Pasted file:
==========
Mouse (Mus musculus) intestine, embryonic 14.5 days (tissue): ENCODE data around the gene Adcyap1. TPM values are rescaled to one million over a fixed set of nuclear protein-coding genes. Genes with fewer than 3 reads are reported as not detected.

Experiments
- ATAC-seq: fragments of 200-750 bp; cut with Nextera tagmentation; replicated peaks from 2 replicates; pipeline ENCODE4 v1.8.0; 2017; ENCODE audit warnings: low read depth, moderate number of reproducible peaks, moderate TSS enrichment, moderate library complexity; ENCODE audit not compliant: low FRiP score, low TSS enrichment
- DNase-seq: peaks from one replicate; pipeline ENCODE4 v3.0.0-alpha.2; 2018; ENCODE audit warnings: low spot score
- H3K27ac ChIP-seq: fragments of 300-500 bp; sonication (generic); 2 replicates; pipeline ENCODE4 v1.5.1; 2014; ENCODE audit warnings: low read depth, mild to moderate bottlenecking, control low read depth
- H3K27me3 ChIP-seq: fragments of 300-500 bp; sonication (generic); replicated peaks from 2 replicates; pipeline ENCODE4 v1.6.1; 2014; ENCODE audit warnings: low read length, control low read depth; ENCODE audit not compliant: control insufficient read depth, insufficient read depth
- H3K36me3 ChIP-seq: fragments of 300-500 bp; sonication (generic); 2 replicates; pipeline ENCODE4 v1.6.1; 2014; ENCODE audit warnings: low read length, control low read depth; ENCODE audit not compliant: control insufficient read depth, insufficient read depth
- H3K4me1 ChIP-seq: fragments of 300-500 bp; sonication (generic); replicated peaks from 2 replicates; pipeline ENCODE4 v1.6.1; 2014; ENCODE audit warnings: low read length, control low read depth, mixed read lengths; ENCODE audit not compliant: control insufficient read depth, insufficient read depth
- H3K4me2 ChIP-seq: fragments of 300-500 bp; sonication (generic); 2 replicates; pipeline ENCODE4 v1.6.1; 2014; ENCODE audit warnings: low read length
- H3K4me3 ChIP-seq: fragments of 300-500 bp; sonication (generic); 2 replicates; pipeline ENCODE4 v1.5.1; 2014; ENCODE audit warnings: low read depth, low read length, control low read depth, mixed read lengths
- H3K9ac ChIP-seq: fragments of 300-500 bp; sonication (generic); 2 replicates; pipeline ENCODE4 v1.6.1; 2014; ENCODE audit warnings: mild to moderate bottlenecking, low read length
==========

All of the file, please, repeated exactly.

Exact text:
Mouse (Mus musculus) intestine, embryonic 14.5 days (tissue): ENCODE data around the gene Adcyap1. TPM values are rescaled to one million over a fixed set of nuclear protein-coding genes. Genes with fewer than 3 reads are reported as not detected.

Experiments
- ATAC-seq: fragments of 200-750 bp; cut with Nextera tagmentation; replicated peaks from 2 replicates; pipeline ENCODE4 v1.8.0; 2017; ENCODE audit warnings: low read depth, moderate number of reproducible peaks, moderate TSS enrichment, moderate library complexity; ENCODE audit not compliant: low FRiP score, low TSS enrichment
- DNase-seq: peaks from one replicate; pipeline ENCODE4 v3.0.0-alpha.2; 2018; ENCODE audit warnings: low spot score
- H3K27ac ChIP-seq: fragments of 300-500 bp; sonication (generic); 2 replicates; pipeline ENCODE4 v1.5.1; 2014; ENCODE audit warnings: low read depth, mild to moderate bottlenecking, control low read depth
- H3K27me3 ChIP-seq: fragments of 300-500 bp; sonication (generic); replicated peaks from 2 replicates; pipeline ENCODE4 v1.6.1; 2014; ENCODE audit warnings: low read length, control low read depth; ENCODE audit not compliant: control insufficient read depth, insufficient read depth
- H3K36me3 ChIP-seq: fragments of 300-500 bp; sonication (generic); 2 replicates; pipeline ENCODE4 v1.6.1; 2014; ENCODE audit warnings: low read length, control low read depth; ENCODE audit not compliant: control insufficient read depth, insufficient read depth
- H3K4me1 ChIP-seq: fragments of 300-500 bp; sonication (generic); replicated peaks from 2 replicates; pipeline ENCODE4 v1.6.1; 2014; ENCODE audit warnings: low read length, control low read depth, mixed read lengths; ENCODE audit not compliant: control insufficient read depth, insufficient read depth
- H3K4me2 ChIP-seq: fragments of 300-500 bp; sonication (generic); 2 replicates; pipeline ENCODE4 v1.6.1; 2014; ENCODE audit warnings: low read length
- H3K4me3 ChIP-seq: fragments of 300-500 bp; sonication (generic); 2 replicates; pipeline ENCODE4 v1.5.1; 2014; ENCODE audit warnings: low read depth, low read length, control low read depth, mixed read lengths
- H3K9ac ChIP-seq: fragments of 300-500 bp; sonication (generic); 2 replicates; pipeline ENCODE4 v1.6.1; 2014; ENCODE audit warnings: mild to moderate bottlenecking, low read length